Assistant Secretary for Communications and Information at the United States Department of Commerce Larry Strickling, with whom I have been discussing this move this week, laid down some very clear conditions. Before any transition proposal would be acceptable to the US and allow it to exit, it must not only have broad support across the global Internet community but it must be one which supports and enhances the multi-stakeholder model and in particular must not involve the replacement of the US Government with a government-led or inter-governmental organization, like the ITU or the UN.
Mr Strickling also said any new structure must maintain the security, stability and resilience of the Domain Name System, meet the needs of global customers and partners of that system and above all maintain the openness of the Internet.
Mr Strickling is confident that ICANN, beginning with a conference in Singapore on 23 March, will be able to mobilise the global Internet community to find the right transition.
As I noted in a speech on this topic on March 5, the Australian Government is absolutely committed to supporting an open Internet which is administered by multi stakeholder organisations like ICANN and NOT by governments whether in the form of consortia or multilateral organisations like the ITU or the UN.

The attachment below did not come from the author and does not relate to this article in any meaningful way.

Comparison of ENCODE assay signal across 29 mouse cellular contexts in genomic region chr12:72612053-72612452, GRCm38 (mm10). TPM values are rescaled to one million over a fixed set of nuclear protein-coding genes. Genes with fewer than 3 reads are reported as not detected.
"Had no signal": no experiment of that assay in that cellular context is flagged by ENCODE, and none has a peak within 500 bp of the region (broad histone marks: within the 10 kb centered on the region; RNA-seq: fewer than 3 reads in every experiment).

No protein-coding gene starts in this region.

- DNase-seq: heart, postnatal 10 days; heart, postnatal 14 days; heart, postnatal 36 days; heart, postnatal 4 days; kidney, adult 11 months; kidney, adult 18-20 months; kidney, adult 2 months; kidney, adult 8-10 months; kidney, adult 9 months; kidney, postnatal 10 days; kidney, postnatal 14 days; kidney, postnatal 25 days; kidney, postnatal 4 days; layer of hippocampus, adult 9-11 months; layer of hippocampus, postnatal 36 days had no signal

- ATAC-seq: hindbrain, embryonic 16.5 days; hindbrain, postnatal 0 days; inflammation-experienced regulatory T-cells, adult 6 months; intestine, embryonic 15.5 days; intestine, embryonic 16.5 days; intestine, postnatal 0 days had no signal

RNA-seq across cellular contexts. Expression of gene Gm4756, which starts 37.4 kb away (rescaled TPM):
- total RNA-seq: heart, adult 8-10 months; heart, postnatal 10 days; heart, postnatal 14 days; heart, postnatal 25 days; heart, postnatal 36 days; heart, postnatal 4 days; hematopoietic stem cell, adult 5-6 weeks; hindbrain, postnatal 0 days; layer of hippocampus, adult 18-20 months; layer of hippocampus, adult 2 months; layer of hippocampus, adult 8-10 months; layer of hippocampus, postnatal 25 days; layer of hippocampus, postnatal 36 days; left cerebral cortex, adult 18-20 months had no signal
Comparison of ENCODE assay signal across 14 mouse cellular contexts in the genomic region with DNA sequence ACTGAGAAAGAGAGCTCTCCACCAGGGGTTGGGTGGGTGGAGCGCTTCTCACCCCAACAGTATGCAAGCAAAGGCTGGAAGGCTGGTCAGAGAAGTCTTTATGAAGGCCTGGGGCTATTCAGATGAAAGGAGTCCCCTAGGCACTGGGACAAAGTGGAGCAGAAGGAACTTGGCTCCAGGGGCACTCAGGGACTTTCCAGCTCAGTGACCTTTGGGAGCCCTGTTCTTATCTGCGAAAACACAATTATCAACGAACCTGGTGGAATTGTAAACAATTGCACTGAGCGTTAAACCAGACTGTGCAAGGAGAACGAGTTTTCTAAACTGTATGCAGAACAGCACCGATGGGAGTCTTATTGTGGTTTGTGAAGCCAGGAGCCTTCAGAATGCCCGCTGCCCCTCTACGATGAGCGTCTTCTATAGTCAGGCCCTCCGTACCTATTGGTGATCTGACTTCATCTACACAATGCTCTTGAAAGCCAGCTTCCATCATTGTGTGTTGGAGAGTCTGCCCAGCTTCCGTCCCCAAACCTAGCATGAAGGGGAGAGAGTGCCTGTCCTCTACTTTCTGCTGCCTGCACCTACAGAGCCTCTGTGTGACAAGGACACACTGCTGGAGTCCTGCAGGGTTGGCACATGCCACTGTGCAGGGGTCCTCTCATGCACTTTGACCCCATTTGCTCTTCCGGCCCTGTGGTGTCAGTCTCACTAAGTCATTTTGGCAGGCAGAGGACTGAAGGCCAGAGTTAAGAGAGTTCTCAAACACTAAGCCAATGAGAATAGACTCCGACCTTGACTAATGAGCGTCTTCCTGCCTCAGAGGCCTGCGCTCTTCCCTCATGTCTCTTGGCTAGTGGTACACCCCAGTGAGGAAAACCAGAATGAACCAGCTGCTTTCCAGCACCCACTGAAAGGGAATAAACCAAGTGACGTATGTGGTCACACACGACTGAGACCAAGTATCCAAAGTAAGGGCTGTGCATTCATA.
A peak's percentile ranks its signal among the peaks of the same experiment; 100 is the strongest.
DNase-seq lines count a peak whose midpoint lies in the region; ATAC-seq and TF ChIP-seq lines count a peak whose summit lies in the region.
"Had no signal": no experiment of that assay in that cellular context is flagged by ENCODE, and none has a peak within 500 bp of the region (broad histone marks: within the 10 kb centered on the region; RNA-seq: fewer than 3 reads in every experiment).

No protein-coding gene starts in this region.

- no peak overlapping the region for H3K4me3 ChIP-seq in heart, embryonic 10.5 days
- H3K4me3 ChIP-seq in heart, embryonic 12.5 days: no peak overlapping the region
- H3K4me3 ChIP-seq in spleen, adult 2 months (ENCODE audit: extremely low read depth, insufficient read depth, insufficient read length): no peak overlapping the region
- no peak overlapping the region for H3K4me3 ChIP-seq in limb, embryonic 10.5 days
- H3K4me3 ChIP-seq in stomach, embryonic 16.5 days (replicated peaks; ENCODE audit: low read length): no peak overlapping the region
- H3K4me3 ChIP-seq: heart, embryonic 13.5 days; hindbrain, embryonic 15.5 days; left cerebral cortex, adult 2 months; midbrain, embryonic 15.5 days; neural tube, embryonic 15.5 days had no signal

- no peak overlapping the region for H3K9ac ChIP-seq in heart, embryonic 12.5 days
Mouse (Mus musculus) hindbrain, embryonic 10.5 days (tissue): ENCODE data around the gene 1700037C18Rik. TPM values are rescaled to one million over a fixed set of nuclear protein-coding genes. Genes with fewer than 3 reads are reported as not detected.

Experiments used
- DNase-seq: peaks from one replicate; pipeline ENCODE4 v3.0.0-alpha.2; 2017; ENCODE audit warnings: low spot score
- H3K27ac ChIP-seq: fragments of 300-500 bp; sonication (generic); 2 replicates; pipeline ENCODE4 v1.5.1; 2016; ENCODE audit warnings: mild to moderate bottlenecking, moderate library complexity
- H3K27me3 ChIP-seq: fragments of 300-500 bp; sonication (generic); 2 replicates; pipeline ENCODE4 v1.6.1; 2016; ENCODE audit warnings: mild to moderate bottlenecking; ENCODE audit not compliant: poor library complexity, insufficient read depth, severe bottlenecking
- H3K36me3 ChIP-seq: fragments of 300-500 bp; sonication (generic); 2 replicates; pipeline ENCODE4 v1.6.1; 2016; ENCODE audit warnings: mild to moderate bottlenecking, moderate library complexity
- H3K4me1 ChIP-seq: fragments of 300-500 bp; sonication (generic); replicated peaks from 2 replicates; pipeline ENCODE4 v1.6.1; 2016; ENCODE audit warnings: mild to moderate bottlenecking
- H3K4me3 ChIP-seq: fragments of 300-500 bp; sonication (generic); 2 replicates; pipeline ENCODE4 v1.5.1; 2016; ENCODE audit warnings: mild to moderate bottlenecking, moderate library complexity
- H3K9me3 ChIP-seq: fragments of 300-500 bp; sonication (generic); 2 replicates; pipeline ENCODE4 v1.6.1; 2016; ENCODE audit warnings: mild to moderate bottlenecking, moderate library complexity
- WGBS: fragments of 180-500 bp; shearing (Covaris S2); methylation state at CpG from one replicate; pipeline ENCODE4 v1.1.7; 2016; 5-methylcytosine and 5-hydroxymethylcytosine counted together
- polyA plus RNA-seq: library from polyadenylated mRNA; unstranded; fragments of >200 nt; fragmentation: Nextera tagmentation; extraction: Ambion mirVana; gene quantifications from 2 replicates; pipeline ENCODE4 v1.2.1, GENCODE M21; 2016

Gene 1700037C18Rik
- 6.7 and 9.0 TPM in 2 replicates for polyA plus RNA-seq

The Internet is the most remarkable invention of our times and while it had its origins in research contracts with the US Government its growth, its dynamism, its resilience have all been the result of collaborative efforts by the wide Internet community not government regulation or fiat.
While it is all too common to complain about the US Government role in the Internet the truth is that the world owes the United States an extraordinary debt not just for giving birth to the Internet, but above all for giving it the freedom to develop into the extraordinary global platform it has become today.